I am spending a lot of time these days on Facebook and Twitter, making friends, getting into the mix, finding patterns. And one of the patterns I am finding is that a bunch of well-meaning, lovely people latch onto some political or existential video made by someone they don't know and know nothing about, like what they seem to be hearing and seeing, and pass it on as truth. If you ask anyone in this long chain of passing-it-on who the video-maker actually is, what his agenda might be, what he hopes to accomplish, etc., you get a blank stare. Usually these kinds of videos say something like, "You can't believe anything anyone tells you these days so you better start believing me." They hint there is some ominous conspiracy the video-maker has stumbled across for which he might be persecuted if found out, putting his life in danger—which is why he can't afford to leave his name or other means of authentication.

This sounds so right to people these days that they seem willing to swallow it without hesitation. In an age where many news-bloggers bend the truth at will, where the rich and powerful fund social movements and constitutional amendments on the sly, where the line between tabloid and competent news source has blurred and even disappeared, where the only thing we seem to be able to trust is WikiLeaks, most of us are ripe for the plucking.

My take is that anyone can believe anything they want to. Fine with me. But before they pass it downstream as truth they need to do some personal, hands-on research, finding at least five qualified, respected and knowledgeable professionals who agree with the opinions uttered in the video, finding trustworthy independent sources who can shine light on the subject from various angles, either from alternative media in this country or abroad—and verify, verify, verify. For those of us who want to become part of the chain of passing-it-on, that must be the bottom line. Let the video-maker or blogger earn our stamp of approval before we become unwitting parts of some viral propaganda machine we know nothing about.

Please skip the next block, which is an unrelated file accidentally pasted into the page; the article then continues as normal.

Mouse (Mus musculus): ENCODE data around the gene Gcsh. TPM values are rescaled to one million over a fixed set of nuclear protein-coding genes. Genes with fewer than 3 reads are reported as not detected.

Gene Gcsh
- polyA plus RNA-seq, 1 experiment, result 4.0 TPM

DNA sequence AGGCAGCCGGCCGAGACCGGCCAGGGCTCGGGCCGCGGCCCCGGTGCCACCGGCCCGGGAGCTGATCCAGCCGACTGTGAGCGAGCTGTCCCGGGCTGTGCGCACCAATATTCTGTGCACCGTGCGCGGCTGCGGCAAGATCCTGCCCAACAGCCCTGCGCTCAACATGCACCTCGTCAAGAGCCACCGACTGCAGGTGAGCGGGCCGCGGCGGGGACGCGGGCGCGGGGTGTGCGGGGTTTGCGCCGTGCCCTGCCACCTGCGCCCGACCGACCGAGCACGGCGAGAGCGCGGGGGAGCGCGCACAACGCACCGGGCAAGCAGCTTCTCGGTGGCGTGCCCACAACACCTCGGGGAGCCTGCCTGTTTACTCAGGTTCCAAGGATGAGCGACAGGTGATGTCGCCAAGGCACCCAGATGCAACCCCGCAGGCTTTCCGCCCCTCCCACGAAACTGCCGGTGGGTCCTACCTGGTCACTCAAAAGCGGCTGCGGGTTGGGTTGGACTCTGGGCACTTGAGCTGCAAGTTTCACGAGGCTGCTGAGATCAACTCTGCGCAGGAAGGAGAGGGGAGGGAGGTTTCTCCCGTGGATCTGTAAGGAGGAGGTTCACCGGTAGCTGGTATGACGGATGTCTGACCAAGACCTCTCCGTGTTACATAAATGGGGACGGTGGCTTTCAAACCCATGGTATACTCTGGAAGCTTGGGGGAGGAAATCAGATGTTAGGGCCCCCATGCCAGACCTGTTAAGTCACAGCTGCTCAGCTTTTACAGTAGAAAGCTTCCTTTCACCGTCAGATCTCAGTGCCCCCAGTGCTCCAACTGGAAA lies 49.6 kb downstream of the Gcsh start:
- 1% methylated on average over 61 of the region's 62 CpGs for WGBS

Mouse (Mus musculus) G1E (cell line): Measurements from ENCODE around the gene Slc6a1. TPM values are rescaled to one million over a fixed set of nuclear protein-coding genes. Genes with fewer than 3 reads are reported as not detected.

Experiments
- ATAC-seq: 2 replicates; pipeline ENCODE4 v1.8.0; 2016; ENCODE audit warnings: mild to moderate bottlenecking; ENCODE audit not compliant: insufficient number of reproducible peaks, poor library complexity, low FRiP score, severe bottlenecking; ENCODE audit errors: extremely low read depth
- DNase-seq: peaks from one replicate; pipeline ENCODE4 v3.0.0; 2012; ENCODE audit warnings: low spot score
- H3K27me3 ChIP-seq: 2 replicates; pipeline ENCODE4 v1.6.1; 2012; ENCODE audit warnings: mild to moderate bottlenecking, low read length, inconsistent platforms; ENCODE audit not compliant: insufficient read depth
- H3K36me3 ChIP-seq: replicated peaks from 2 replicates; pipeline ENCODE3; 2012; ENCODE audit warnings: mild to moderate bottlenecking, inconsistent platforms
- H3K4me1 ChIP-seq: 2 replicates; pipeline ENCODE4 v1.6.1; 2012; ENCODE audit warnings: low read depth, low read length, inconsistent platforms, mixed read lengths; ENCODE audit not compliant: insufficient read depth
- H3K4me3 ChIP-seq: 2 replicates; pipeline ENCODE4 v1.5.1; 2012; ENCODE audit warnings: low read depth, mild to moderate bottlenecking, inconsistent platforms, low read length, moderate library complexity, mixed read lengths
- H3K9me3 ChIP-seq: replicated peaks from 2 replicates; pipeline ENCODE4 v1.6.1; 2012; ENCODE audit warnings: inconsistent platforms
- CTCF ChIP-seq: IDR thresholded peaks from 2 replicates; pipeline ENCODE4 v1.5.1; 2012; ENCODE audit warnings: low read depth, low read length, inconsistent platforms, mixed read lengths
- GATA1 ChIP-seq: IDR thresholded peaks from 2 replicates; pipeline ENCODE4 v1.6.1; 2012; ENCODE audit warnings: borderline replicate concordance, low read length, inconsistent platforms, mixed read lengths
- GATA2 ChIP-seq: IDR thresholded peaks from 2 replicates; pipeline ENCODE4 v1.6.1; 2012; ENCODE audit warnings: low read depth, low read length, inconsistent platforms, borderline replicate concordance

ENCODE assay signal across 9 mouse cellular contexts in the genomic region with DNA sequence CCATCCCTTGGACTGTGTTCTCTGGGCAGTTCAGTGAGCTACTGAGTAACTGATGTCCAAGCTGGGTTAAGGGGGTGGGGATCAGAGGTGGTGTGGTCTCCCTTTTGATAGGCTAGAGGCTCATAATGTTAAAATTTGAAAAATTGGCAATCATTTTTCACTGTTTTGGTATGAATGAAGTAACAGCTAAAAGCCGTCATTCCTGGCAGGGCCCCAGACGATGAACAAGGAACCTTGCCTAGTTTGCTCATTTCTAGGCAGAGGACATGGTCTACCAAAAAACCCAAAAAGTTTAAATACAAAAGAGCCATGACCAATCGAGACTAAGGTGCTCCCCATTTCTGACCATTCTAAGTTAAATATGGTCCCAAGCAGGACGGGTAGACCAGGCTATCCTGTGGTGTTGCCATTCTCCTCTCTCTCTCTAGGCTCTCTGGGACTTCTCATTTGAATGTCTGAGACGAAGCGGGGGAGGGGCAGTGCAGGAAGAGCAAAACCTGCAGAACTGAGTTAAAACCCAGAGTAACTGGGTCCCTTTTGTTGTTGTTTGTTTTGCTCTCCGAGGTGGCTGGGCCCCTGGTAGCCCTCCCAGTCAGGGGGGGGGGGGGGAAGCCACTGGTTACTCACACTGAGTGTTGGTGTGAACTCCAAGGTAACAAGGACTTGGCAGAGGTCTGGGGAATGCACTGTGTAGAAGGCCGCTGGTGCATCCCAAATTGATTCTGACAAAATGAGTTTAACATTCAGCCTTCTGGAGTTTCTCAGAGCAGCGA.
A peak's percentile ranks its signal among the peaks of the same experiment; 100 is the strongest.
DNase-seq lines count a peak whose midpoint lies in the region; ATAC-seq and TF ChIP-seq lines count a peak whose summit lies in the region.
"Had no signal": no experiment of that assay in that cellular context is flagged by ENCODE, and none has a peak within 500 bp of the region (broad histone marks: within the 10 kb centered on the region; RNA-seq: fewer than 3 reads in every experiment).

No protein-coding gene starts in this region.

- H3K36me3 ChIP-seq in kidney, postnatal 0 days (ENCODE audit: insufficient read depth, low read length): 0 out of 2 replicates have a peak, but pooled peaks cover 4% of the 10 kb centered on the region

My little mountain town has been occupied by deer. They started appearing after a couple of years of hard drought, enthusiastically eating the roses, nibbling on landscaping, crossing Main Street during rush hour. Since then, they have sent thought-mail invitations to all their friends and relatives, so we have quite a crowd. In fact, we now have fawns born to does who were born to does who have never lived in a forest. Sometimes I am tempted to produce a coffee-table book entitled, "Decorative, custom-made deer fences." I've admired some beautiful and functional barriers designed to keep deer out of the garden. And I've admired many a massive stag, standing tall and proud on a front lawn, posing with his magnificent rack. A couple of days ago I saw two tiny, still wobbly fawns just where a side street empties into Main. They were weaving in and out of traffic, blinking at cars and looking for their mother.